More reviews available at my blog, Beauty and the Bookworm.I picked this book up at the library because, quite frankly, that is one of the loveliest titles I've seen in a while. The Dust That Falls From Dreams... There's just something incredibly romantic about it, don't you think? That, and because when I read the flap, I saw that the story takes place in the years of and surrounding World War I, which I think is an underrepresented conflict in historical fiction given its impact on the world. World War II has tons of historical fiction surrounding it, but I see much less taking place during WWI.The story here is definitely character-driven, following the McCosh family, particularly the eldest daughter Rosie, through the years before, during, and after the war. Before the war, Rosie and her sisters are friends with the boys who live on either side of them, forming a large group called "the Pals." Rosie and Ashbridge, the eldest Pendennis boy, are very close and become engage (formally; they were informally engaged since Rosie was twelve) right before Ash goes off to fight in France with his brothers. From a very early time, we know that Ash is doomed, and can see the consequences of this looming up for Rosie. Rosie and her sisters eventually take up wartime occupations, their mother witnesses a tragedy, and their father opens a number of new ventures. Meanwhile, Daniel Pitt, one of the boys from the other side of the fence, becomes an ace pilot.Because this is a character-driven story, there's not really a plot. It's more about watching as Rosie, because she is definitely the main character, develops. Rosie can be extremely frustrating at times, especially to a reader who (like me) isn't particularly religious. Rosie is very religious, and while I could see why she was so, the degree to which she clung to her beliefs could be absolutely infuriating. She has a tendency to ruin her own happiness, as well as that of others, because she clings to her faith so strongly, even when other parts of her religion--and religious figures such as Fairhead the chaplain--tell her that it's okay to move on. Daniel was an utter saint for putting up with her, and if I had been his mother, I probably would have smacked Rosie upside the head for the way she behaved toward him. That said, I still liked Rosie, quite a bit. Her frustrating qualities were greatly balanced by her overwhelming goodness. She's just so nice that you can't help but like her. And it's not an infuriating or fake niceness, because she has her angry moments--she throws a Wedgewood vase at someone at one point--but because she's genuinely a good soul.Daniel was, by far, my favorite character; his charm, his quirks, everything about him was good. His doubts, both in himself and in his country, are genuine, but he still does his duty because he feels it's the right thing to do, and perseveres in his relationship with Rosie because he does love her, even when it doesn't seem like she cares about him in return. He's really better than she deserves at many points, but holds out.The supporting characters were also, for the most part, delightful. I would have liked to see a few more of their plots tied up, though--at the end, several people are just left hanging. Rosie and Daniel's plot wound up fairly nicely. Everything was pretty much resolved in regards to them, or at least it was suggested that everything was. But for Ottilie, Mr. McCosh, and Archie (who I would have liked to see more of in general) things were left somewhat hanging. It felt like de Bernieres almost created too many characters, and then decided he couldn't have plots for all of them, and so focused in on a few, ignored a few, killed a few, and sent a few off to distant locales so he wouldn't have to deal with them.This book also got off to what I felt was a very slow start--but once the war started, I liked it more. The pace picked up, the characters became more interesting, and the story itself became more complex. I have mixed feelings about how the non-narrative chapters were written; journal entries and letters have never been my favorite ways of portraying or reading action in books. However, they do fit the time period and theme of how war affects people, so I suppose they were all right. They got fewer and farther between later in the book, which I appreciated; the plain narrative chapters definitely suited me more.Overall, though, I quite liked this book; I feel like it's a solid 3.5 to 4 stars for its overall art and portrayal of a somewhat underrepresented turbulent time on the global stage, while focusing in on that times' effects on a small group of people who are still somewhat representative of the whole.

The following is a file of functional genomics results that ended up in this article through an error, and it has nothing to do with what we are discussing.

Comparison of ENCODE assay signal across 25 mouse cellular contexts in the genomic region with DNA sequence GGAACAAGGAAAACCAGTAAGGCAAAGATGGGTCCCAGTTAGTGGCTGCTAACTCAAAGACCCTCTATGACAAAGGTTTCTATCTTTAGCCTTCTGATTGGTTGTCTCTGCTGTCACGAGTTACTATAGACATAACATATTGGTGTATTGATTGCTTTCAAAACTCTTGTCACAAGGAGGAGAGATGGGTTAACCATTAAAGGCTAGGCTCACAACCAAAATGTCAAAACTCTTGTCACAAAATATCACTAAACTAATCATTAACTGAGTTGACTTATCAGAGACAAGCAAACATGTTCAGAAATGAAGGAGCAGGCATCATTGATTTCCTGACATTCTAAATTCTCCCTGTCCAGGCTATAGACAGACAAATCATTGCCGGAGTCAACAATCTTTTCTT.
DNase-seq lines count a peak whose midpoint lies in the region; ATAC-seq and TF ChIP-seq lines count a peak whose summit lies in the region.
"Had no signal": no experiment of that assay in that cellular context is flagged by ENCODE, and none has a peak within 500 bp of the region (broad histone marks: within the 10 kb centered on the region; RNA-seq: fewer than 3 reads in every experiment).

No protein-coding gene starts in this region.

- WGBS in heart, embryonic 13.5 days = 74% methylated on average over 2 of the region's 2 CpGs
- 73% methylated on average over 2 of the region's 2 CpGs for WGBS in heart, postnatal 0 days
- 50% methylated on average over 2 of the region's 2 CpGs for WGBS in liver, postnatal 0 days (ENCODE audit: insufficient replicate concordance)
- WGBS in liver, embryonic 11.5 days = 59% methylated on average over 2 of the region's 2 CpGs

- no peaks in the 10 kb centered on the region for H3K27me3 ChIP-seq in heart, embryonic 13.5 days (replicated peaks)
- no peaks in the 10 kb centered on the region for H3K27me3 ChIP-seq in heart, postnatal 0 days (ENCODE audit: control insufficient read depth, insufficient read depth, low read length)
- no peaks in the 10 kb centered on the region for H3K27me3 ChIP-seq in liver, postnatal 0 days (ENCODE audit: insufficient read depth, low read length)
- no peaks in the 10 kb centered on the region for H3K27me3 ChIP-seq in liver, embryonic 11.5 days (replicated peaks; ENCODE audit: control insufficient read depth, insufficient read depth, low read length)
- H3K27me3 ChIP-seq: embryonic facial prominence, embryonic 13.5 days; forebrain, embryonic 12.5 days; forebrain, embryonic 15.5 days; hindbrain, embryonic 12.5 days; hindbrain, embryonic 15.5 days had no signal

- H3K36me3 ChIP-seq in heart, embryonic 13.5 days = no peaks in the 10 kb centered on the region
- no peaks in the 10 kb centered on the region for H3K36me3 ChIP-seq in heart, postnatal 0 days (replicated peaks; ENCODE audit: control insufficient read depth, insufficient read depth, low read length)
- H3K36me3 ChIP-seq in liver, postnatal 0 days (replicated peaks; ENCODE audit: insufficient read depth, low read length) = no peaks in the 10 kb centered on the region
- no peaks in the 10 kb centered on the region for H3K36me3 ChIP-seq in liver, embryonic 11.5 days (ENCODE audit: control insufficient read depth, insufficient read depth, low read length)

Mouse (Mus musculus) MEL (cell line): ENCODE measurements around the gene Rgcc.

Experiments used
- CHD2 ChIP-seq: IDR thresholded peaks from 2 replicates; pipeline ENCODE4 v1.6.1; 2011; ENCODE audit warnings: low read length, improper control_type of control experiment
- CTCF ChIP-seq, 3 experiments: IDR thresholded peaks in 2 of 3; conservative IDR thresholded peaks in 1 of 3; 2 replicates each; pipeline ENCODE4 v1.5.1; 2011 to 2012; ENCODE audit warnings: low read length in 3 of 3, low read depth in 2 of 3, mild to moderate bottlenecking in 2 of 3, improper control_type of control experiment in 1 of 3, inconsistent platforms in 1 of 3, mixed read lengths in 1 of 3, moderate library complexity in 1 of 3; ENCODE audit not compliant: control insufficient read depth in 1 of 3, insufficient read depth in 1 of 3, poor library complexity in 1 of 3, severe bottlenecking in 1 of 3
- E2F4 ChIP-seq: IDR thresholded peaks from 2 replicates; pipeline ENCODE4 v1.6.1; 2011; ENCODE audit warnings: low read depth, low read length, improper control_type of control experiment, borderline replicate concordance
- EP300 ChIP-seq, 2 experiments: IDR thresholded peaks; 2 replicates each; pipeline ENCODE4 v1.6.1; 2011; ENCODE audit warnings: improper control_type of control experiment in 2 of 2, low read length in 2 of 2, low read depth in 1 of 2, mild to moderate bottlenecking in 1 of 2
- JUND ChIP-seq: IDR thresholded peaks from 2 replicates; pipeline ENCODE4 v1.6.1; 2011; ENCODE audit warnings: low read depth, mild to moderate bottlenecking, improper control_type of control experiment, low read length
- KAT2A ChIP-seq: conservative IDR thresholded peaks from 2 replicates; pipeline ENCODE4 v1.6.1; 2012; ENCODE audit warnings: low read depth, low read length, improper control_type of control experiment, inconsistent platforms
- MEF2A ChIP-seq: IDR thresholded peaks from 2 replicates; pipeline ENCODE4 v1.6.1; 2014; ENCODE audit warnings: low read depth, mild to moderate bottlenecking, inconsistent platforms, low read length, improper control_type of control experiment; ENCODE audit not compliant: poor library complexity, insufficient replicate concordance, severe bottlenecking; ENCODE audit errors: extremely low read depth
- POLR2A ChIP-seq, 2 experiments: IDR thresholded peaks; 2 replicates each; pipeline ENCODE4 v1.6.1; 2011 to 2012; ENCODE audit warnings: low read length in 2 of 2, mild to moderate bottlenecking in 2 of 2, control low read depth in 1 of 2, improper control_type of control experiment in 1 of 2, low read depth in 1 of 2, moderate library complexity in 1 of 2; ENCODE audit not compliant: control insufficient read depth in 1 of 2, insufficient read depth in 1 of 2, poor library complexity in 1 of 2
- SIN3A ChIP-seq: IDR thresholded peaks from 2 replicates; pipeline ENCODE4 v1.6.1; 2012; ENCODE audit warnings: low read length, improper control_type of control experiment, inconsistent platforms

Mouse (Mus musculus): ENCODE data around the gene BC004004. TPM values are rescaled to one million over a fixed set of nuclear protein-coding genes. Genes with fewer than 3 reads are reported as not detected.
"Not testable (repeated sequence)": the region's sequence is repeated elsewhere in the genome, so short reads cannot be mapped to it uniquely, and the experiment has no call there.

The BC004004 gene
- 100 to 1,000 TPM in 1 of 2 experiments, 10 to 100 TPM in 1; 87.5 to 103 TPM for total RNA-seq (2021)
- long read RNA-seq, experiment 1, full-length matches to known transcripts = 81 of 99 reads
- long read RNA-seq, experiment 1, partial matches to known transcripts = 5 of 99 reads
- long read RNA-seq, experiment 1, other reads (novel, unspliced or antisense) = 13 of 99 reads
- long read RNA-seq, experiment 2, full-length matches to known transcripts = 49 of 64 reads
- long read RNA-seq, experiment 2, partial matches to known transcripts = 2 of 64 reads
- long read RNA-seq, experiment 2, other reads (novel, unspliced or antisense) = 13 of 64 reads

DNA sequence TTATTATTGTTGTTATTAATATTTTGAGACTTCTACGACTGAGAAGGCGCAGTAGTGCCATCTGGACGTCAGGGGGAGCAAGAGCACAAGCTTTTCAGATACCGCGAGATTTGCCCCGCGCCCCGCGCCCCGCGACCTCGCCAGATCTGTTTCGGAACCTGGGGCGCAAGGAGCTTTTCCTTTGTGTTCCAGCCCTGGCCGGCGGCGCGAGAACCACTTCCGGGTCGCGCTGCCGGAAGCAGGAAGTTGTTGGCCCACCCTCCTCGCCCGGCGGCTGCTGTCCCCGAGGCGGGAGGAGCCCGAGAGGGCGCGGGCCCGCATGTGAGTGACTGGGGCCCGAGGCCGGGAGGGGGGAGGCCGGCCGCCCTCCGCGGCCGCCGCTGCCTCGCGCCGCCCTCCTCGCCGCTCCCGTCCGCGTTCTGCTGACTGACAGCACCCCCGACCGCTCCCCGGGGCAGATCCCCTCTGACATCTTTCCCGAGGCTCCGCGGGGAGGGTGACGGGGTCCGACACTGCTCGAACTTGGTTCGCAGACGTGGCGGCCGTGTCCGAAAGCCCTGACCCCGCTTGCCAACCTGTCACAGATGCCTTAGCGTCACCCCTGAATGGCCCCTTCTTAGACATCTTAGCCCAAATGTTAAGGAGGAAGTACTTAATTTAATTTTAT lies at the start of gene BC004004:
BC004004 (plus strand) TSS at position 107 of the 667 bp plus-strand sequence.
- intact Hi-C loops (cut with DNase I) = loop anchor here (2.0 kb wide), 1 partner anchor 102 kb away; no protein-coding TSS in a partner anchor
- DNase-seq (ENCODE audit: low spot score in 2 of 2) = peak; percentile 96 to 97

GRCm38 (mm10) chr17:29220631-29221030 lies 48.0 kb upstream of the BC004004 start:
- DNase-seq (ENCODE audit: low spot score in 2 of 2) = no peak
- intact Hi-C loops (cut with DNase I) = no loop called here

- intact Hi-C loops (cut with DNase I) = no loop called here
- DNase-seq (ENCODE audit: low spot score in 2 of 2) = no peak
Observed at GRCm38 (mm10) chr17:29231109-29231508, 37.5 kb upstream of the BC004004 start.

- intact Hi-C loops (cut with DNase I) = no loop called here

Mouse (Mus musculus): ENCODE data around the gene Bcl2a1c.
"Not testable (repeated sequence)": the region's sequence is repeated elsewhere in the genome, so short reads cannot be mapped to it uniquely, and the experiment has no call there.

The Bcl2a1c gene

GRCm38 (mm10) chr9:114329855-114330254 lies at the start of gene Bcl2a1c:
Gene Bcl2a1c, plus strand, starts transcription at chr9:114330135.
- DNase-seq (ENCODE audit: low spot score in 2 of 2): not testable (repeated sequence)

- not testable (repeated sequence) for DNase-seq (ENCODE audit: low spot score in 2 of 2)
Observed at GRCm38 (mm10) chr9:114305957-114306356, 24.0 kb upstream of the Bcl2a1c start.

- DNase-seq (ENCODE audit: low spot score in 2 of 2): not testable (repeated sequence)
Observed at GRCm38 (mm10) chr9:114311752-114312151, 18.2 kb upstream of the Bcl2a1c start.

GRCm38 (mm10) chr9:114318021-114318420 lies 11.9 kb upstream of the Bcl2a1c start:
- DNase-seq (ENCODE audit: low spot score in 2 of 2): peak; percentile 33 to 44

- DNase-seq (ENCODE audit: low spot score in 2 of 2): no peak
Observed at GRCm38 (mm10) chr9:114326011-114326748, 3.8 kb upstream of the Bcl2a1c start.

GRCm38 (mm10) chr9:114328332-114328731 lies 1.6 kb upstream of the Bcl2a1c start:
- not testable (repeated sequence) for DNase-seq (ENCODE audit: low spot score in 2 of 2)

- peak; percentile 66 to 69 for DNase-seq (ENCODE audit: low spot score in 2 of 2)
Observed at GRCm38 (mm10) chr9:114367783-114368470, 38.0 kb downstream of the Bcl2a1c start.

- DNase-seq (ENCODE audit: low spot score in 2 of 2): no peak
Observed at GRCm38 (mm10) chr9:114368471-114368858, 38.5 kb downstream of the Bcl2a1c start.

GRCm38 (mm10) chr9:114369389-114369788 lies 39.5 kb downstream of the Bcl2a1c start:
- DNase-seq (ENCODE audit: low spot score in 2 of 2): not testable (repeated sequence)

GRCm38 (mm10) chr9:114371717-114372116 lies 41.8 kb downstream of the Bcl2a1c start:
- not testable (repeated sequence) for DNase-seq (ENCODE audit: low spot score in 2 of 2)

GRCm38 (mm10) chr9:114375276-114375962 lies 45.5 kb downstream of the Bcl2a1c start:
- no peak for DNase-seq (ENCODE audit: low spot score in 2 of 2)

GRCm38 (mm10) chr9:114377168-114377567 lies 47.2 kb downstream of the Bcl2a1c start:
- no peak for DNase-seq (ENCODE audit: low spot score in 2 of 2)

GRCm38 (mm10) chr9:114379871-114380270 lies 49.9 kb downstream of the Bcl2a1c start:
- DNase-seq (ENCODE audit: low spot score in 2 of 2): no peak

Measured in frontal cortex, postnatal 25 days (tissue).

• Sojourner